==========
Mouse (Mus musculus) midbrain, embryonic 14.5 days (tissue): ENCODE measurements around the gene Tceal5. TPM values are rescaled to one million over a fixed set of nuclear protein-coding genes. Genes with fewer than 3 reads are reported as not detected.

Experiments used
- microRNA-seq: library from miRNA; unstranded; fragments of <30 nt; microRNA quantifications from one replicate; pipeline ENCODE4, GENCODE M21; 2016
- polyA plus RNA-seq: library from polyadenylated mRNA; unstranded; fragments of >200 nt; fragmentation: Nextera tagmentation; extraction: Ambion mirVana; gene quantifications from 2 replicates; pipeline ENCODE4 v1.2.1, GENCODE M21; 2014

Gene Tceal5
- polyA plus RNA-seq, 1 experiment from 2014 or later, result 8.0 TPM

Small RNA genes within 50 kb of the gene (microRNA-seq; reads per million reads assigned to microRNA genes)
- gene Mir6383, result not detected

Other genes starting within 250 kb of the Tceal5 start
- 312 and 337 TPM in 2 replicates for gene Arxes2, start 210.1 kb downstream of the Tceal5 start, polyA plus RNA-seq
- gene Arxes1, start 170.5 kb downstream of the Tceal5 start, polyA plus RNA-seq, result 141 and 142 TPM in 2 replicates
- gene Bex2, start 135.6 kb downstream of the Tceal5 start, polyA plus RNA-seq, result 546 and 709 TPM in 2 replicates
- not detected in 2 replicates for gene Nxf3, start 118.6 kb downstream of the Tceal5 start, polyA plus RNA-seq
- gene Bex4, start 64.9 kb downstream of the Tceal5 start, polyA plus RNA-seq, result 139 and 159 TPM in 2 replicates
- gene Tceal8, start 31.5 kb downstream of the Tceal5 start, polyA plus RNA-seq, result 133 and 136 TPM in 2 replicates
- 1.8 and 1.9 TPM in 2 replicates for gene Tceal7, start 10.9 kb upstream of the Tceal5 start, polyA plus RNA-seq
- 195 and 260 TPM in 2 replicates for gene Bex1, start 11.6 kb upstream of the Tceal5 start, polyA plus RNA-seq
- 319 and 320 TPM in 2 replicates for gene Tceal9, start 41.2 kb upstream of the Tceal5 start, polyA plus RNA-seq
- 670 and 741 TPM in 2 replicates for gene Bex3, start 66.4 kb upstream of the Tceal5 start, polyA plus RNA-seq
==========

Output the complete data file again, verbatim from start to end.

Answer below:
Mouse (Mus musculus) midbrain, embryonic 14.5 days (tissue): ENCODE measurements around the gene Tceal5. TPM values are rescaled to one million over a fixed set of nuclear protein-coding genes. Genes with fewer than 3 reads are reported as not detected.

Experiments used
- microRNA-seq: library from miRNA; unstranded; fragments of <30 nt; microRNA quantifications from one replicate; pipeline ENCODE4, GENCODE M21; 2016
- polyA plus RNA-seq: library from polyadenylated mRNA; unstranded; fragments of >200 nt; fragmentation: Nextera tagmentation; extraction: Ambion mirVana; gene quantifications from 2 replicates; pipeline ENCODE4 v1.2.1, GENCODE M21; 2014

Gene Tceal5
- polyA plus RNA-seq, 1 experiment from 2014 or later, result 8.0 TPM

Small RNA genes within 50 kb of the gene (microRNA-seq; reads per million reads assigned to microRNA genes)
- gene Mir6383, result not detected

Other genes starting within 250 kb of the Tceal5 start
- 312 and 337 TPM in 2 replicates for gene Arxes2, start 210.1 kb downstream of the Tceal5 start, polyA plus RNA-seq
- gene Arxes1, start 170.5 kb downstream of the Tceal5 start, polyA plus RNA-seq, result 141 and 142 TPM in 2 replicates
- gene Bex2, start 135.6 kb downstream of the Tceal5 start, polyA plus RNA-seq, result 546 and 709 TPM in 2 replicates
- not detected in 2 replicates for gene Nxf3, start 118.6 kb downstream of the Tceal5 start, polyA plus RNA-seq
- gene Bex4, start 64.9 kb downstream of the Tceal5 start, polyA plus RNA-seq, result 139 and 159 TPM in 2 replicates
- gene Tceal8, start 31.5 kb downstream of the Tceal5 start, polyA plus RNA-seq, result 133 and 136 TPM in 2 replicates
- 1.8 and 1.9 TPM in 2 replicates for gene Tceal7, start 10.9 kb upstream of the Tceal5 start, polyA plus RNA-seq
- 195 and 260 TPM in 2 replicates for gene Bex1, start 11.6 kb upstream of the Tceal5 start, polyA plus RNA-seq
- 319 and 320 TPM in 2 replicates for gene Tceal9, start 41.2 kb upstream of the Tceal5 start, polyA plus RNA-seq
- 670 and 741 TPM in 2 replicates for gene Bex3, start 66.4 kb upstream of the Tceal5 start, polyA plus RNA-seq